Monday, October 19, 2015

Commute to SF from Vegas?

Randal O'Toole writes this:

Someone has calculated that it would be less expensive for San Francisco workers to rent a two-bedroom apartment in Las Vegas and commute by air than to rent a one-bedroom apartment in San Francisco. They reasoned that a one-bedroom in San Francisco is about $3,100 a month while a two-bedroom in Las Vegas is about $1,000 a month, and four-day-a-week airfares would be about $1,100 a month. Even with local transport, Las Vegas is less expensive than San Francisco. While most responses focus on the quality of life in Las Vegas vs. San Francisco, the point is that the latter is so terribly overpriced that some software engineers are actually living out of their cars.

Some skeptics respond to O'Toole in the comments to his post.

Why not just move to Las Vegas? A comment to the post that inspired O'Toole:

As someone who has lived/worked in Los Angeles, San Francisco, and now Las Vegas, I can tell you, living in Las Vegas has raised our quality of life tremendously. I'm not sure what your friend is telling you, but we have NO traffic here, which means not spending an hour at an intersection trying to get on a bridge that you have to pay $14 to cross. Many of our "everyday" businesses (grocery stores, restaurants, Walmarts etc.) are open 24 hours, we have In-N-Out, and there is an unlimited amount of entertainment options that at anytime are about 15 minutes away. Additionally, we have a fairly large number of flights going to just about anywhere, out of an airport that is roughly 10-20 minute drive from most places in town (compared to SFO's outlying location). Gas is cheap(er) than L.A. and San Fran, and lunch/dinner at a local's casino buffet is often cheaper than a "Value Meal" at McDonald's. Las Vegas does have it's crime here and there, but honestly it doesn't seem any worse than in San Francisco, and certainly better than the East Bay. I've been here for a number of years, and I have yet to be surrounded by vagrants wanting money while I pump my gas, as I have in San Francisco. Las Vegas does have intense heat, which San Francisco doesn't have, but it's a small price to pay for all of the positive attributes.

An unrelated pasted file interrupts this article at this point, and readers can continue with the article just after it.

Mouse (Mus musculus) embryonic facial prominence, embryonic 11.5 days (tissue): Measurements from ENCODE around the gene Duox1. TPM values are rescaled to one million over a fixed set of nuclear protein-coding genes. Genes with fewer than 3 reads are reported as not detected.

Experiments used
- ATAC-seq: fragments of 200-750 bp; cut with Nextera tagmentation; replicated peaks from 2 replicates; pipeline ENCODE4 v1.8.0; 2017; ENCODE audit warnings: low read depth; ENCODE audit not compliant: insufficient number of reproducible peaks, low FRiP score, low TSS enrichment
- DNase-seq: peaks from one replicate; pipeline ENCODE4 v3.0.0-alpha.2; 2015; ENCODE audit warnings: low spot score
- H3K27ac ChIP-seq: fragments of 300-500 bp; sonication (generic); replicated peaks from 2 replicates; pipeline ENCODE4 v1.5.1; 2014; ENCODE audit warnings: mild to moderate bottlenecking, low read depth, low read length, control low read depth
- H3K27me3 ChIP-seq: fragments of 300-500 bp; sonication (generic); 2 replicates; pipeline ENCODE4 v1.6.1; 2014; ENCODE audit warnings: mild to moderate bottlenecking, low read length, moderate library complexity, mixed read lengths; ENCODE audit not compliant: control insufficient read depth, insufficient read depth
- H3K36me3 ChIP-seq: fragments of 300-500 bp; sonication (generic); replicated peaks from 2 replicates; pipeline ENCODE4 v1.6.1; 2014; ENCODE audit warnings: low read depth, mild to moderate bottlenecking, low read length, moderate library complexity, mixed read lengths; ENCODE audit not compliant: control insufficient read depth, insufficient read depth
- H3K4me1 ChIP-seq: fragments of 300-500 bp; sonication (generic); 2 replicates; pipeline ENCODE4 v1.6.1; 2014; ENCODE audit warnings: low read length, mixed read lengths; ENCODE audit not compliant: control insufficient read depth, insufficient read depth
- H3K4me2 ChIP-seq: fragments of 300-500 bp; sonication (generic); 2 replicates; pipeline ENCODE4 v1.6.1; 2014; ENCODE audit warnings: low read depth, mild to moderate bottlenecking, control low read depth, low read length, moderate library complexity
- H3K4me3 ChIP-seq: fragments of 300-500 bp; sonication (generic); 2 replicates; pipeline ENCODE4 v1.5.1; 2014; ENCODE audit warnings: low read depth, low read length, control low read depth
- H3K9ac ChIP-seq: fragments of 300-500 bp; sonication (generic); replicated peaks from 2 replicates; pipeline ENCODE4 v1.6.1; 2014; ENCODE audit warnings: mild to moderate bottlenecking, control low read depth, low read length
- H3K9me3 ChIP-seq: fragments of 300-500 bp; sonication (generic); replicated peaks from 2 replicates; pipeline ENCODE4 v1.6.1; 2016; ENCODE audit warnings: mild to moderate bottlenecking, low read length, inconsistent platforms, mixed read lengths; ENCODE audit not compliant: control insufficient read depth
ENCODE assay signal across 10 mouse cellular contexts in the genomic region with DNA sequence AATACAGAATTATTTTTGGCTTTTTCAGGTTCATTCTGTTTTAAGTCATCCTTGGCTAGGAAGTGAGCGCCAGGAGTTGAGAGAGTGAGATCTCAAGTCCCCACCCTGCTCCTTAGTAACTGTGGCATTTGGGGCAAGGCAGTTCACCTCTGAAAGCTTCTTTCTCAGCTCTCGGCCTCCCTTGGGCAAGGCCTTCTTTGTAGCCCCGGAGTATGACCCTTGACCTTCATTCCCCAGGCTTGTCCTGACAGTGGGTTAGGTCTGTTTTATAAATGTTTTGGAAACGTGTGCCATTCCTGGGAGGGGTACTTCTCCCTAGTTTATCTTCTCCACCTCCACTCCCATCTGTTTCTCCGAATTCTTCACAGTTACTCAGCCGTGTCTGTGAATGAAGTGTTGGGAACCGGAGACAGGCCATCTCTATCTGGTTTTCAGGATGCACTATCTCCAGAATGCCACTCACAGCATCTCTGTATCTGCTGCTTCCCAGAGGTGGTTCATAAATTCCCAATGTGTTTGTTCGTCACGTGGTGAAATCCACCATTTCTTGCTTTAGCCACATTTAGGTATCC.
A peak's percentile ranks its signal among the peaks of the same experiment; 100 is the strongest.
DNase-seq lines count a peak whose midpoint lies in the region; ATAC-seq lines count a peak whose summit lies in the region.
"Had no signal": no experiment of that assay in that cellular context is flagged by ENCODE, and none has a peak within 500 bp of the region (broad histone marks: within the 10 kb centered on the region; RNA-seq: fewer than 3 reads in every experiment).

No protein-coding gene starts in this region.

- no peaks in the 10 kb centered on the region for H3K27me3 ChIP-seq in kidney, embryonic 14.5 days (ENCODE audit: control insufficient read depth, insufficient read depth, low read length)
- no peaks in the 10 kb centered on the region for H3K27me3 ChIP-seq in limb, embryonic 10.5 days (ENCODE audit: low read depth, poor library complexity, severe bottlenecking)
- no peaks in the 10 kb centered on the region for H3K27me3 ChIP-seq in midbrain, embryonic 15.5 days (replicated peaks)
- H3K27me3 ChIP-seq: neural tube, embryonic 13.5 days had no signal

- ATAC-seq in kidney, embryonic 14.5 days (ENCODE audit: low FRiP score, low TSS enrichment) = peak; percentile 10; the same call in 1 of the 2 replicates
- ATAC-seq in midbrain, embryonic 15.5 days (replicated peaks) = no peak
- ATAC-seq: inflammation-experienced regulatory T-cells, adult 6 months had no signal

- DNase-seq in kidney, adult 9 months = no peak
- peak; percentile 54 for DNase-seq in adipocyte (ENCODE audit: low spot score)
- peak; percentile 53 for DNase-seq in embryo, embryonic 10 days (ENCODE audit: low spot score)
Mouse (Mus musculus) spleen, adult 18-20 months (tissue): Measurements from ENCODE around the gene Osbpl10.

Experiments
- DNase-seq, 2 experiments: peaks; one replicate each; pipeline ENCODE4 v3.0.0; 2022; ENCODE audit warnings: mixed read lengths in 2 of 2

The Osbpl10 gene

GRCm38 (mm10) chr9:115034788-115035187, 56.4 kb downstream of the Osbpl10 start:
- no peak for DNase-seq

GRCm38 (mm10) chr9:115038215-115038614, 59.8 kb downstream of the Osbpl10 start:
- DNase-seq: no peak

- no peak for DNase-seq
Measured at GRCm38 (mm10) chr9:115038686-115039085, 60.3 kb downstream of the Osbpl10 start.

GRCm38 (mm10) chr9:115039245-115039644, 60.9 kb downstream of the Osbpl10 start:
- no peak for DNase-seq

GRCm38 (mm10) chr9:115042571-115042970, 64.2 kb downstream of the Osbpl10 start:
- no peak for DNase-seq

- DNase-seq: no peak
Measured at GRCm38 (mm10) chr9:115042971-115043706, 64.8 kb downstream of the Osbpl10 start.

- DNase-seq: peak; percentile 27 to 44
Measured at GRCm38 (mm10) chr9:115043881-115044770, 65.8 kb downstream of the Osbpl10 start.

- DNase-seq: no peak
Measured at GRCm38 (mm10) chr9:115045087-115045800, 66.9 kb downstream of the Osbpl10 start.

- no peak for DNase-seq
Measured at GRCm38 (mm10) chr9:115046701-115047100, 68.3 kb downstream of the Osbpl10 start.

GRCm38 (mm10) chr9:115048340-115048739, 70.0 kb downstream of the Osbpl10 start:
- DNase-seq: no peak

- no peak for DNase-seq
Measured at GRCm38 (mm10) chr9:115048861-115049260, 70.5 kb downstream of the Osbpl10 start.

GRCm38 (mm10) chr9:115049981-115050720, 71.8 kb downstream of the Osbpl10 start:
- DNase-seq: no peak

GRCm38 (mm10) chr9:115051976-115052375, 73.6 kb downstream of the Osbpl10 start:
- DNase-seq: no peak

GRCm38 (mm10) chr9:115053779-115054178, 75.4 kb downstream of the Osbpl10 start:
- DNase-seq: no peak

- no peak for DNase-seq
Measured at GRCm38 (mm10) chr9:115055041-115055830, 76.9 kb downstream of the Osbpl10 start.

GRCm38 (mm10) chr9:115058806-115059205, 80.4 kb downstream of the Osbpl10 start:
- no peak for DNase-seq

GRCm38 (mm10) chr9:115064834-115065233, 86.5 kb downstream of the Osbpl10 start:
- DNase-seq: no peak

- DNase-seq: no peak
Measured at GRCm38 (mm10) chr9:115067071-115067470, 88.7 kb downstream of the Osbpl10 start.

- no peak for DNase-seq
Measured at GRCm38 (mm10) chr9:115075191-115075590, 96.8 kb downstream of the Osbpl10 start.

High-speed rail boondoggle update

Spain's system has problems

From an L.A. Times story (California bullet train project is attracting interest — but not fundingon the high-speed rail project earlier this month:

...A solicitation issued to potential partners this year drew 36 responses from rail, construction and engineering firms around the world, offering what California High-Speed Rail Authority officials say are encouraging ideas and feedback that will aid future planning. But the companies didn't signal a readiness to invest their money, according to the rail authority staff and board members...

With slim near-term prospects for additional state or federal funding, the project needs billions of dollars in private investment to supplement government funding as it tries to complete its first passenger-carrying segment.

Rail authority Chairman Dan Richard said the companies generally want either a revenue guarantee or a record of financially successful operations. A state-backed operating revenue guarantee would be a "nonstarter" under voter-approved financial protections placed on the project, said Michael Rossi, a retired Bank of America vice chairman and a rail board financial expert.The companies that responded to the state solicitation left the door open to forming partnerships and making investments, but under terms that could be problematic for high-speed rail officials. "There is no proposal, there is no commitment to do anything" in the responses, Rossi said at a board meeting this week. "We need to be very, very careful."